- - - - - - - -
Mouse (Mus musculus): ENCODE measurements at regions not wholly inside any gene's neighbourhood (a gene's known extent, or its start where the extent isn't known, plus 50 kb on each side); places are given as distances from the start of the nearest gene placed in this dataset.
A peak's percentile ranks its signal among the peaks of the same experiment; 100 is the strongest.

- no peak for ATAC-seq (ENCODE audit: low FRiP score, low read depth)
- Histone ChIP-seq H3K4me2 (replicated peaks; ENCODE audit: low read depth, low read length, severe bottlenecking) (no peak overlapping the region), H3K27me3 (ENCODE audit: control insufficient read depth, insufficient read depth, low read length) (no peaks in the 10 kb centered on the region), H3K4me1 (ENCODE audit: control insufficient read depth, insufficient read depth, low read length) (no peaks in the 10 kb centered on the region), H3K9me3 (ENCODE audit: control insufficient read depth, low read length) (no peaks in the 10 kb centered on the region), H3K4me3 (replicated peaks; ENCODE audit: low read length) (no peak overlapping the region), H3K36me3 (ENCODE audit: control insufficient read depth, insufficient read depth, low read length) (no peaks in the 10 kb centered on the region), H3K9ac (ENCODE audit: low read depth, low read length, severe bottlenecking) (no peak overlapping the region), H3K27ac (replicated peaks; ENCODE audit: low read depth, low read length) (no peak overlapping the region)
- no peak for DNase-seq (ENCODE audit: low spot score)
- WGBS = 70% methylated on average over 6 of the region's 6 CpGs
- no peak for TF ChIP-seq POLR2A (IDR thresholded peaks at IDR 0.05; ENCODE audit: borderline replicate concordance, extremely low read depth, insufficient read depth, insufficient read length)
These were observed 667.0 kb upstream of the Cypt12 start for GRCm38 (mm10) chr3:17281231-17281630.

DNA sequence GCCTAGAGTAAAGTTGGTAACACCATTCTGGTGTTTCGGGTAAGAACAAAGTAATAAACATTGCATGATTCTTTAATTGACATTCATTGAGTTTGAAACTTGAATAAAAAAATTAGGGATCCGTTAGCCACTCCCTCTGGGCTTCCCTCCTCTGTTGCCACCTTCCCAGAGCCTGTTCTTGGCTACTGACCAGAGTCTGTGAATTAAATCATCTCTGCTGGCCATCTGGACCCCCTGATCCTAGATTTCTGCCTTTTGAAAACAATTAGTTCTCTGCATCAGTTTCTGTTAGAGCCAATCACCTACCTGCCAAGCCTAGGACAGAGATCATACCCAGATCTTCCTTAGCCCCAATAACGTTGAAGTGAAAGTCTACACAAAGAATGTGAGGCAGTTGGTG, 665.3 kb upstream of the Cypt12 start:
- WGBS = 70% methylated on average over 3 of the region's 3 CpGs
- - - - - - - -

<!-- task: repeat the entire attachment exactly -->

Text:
Mouse (Mus musculus): ENCODE measurements at regions not wholly inside any gene's neighbourhood (a gene's known extent, or its start where the extent isn't known, plus 50 kb on each side); places are given as distances from the start of the nearest gene placed in this dataset.
A peak's percentile ranks its signal among the peaks of the same experiment; 100 is the strongest.

- no peak for ATAC-seq (ENCODE audit: low FRiP score, low read depth)
- Histone ChIP-seq H3K4me2 (replicated peaks; ENCODE audit: low read depth, low read length, severe bottlenecking) (no peak overlapping the region), H3K27me3 (ENCODE audit: control insufficient read depth, insufficient read depth, low read length) (no peaks in the 10 kb centered on the region), H3K4me1 (ENCODE audit: control insufficient read depth, insufficient read depth, low read length) (no peaks in the 10 kb centered on the region), H3K9me3 (ENCODE audit: control insufficient read depth, low read length) (no peaks in the 10 kb centered on the region), H3K4me3 (replicated peaks; ENCODE audit: low read length) (no peak overlapping the region), H3K36me3 (ENCODE audit: control insufficient read depth, insufficient read depth, low read length) (no peaks in the 10 kb centered on the region), H3K9ac (ENCODE audit: low read depth, low read length, severe bottlenecking) (no peak overlapping the region), H3K27ac (replicated peaks; ENCODE audit: low read depth, low read length) (no peak overlapping the region)
- no peak for DNase-seq (ENCODE audit: low spot score)
- WGBS = 70% methylated on average over 6 of the region's 6 CpGs
- no peak for TF ChIP-seq POLR2A (IDR thresholded peaks at IDR 0.05; ENCODE audit: borderline replicate concordance, extremely low read depth, insufficient read depth, insufficient read length)
These were observed 667.0 kb upstream of the Cypt12 start for GRCm38 (mm10) chr3:17281231-17281630.

DNA sequence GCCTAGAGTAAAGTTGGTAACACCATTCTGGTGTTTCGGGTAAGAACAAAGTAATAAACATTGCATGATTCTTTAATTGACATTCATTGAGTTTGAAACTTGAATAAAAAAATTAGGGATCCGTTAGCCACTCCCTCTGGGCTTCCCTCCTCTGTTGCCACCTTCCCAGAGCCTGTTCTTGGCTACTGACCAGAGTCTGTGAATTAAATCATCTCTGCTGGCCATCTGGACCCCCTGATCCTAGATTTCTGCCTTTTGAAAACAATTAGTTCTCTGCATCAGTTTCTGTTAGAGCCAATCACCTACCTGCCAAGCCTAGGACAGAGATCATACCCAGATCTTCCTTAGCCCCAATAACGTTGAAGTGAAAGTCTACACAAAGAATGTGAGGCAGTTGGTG, 665.3 kb upstream of the Cypt12 start:
- WGBS = 70% methylated on average over 3 of the region's 3 CpGs